Charleen Reynolds-Cuffari can make anybody understand the kind of woman her grandmother was before uttering a word. Asked to describe the late May Dugan’s personality, the Kamm’s Corners resident narrows her eyes and raises a tightly clenched fist, forcing you to catch her drift.
“I had the tough grandmother,” Reynolds-Cuffari says. “She ruled with an iron fist.”
May’s parents, James and Annie, instilled that toughness in their children after emigrating from Ireland in 1883 and settling in Cleveland after stops in Quebec and Detroit. May had three brothers, and at least two other siblings who died during infancy.
Maintaining a bit of grit became a necessity for May by the time she reached her 30s. Her first husband, William Reynolds, and father both died in 1928, leaving her to run the family business and depend on her oldest son to help raise four small children. Another child had already died at the age of two. Then the Great Depression arrived just one year later.
However, none of those factors overtook May Reynolds Dugan’s renowned reputation as one of the greatest givers Cleveland has known. Dugan (who largely dropped her married name of Reynolds) wasn’t the endowment-and-grant type of philanthropist you typically read about today. Instead, she was the type to offer her home as a place to stay for one, two or even 25 community members at a time.
“Somebody might knock on the back door, looking for something to eat, and she always had something for everybody,” says Patrick Reynolds, Dugan’s grandson and president of the May Dugan Center’s board of directors. “That wasn’t uncommon.”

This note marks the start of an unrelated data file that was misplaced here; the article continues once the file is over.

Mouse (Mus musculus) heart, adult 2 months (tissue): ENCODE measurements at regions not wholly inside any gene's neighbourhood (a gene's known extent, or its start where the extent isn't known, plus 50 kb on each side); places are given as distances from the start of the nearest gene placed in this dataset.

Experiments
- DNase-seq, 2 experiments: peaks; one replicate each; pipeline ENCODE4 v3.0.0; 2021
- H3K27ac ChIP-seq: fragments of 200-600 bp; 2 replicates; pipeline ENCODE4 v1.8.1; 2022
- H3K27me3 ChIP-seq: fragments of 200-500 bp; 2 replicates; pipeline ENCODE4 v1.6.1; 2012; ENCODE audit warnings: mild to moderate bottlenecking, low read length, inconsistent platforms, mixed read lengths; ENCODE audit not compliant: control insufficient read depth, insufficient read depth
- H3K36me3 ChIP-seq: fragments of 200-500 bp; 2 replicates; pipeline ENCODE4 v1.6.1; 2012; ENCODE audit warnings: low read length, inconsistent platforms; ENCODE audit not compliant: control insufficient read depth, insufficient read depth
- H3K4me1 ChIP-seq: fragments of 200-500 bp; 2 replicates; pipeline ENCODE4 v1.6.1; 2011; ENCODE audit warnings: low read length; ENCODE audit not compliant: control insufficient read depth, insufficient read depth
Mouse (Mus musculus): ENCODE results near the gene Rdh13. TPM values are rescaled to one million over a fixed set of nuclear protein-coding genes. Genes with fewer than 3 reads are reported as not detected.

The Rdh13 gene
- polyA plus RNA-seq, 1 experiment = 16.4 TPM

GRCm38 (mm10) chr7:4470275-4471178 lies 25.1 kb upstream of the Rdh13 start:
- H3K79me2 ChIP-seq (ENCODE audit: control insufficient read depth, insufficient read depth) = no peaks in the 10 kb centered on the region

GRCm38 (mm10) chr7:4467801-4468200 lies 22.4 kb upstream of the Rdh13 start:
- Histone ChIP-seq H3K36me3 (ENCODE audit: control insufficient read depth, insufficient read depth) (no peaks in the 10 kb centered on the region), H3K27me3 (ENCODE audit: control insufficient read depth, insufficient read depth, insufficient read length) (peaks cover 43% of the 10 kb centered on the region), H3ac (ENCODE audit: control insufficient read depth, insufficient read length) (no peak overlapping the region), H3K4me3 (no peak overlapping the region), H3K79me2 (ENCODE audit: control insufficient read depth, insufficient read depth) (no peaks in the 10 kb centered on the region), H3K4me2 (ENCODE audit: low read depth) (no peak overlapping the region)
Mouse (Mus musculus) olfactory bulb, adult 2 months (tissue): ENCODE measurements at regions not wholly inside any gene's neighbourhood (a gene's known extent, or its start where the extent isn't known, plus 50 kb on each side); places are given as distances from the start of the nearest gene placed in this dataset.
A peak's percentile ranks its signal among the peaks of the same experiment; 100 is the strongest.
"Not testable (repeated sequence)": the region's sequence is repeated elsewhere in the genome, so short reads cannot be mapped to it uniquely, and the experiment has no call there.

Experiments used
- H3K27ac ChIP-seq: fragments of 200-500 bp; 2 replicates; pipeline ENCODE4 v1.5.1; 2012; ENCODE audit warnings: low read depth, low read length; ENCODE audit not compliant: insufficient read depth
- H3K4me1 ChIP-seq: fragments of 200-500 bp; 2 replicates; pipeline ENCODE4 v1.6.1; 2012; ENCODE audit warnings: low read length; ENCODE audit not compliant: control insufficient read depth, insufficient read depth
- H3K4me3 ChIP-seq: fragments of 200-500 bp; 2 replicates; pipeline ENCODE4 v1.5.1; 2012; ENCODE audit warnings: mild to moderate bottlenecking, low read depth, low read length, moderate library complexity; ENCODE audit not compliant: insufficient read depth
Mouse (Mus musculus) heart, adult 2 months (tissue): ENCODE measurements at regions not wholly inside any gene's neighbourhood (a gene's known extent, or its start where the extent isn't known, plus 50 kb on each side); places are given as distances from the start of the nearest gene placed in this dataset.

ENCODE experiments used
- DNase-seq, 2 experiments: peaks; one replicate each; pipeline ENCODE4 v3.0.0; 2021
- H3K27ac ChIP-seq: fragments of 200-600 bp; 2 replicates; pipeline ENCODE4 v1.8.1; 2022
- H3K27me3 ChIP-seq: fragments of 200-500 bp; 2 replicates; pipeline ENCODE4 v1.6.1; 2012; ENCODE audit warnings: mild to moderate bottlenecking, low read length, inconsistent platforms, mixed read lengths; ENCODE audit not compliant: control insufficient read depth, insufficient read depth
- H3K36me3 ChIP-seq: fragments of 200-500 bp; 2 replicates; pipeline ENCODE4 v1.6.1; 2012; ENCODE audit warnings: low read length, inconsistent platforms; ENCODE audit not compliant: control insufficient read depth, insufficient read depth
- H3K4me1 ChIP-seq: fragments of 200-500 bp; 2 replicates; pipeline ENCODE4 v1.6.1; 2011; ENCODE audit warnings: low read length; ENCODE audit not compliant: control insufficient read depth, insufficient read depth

Dugan’s grandchildren and other living relatives struggle to think of a time when she wasn’t concerned about the community’s welfare. Her fight for others’ well being is what led to a group of Clevelanders and Dugan family members to petition the city for the Near West Side Multi-Service Center to formally become the May Dugan Center
in 1974, despite multiple suggestions to name it after local politicians and other more recognizable figures.
Only a few locals truly knew about Dugan’s brand of community service, but the Center’s board sought to change that.
“You know how you name things after so-called important people that have a name already and are in the spotlight? Well, (Dugan) was just a regular person who raised her family,” says Mary Rose Oakar, one of the Center’s founding board members and former Cleveland councilwoman who would later become Ohio’s first Democratic Congresswoman.
“It was about time. Everybody plays a role in a community. You don’t have to be some big dude to (deserve recognition)," she adds. "Lots of times, it’s people who do a good job and raise a family.”
The change became official after May Dugan died in the 1970s, when, as family members recall, she was 84.
May Dugan"You give. You don’t expect to receive."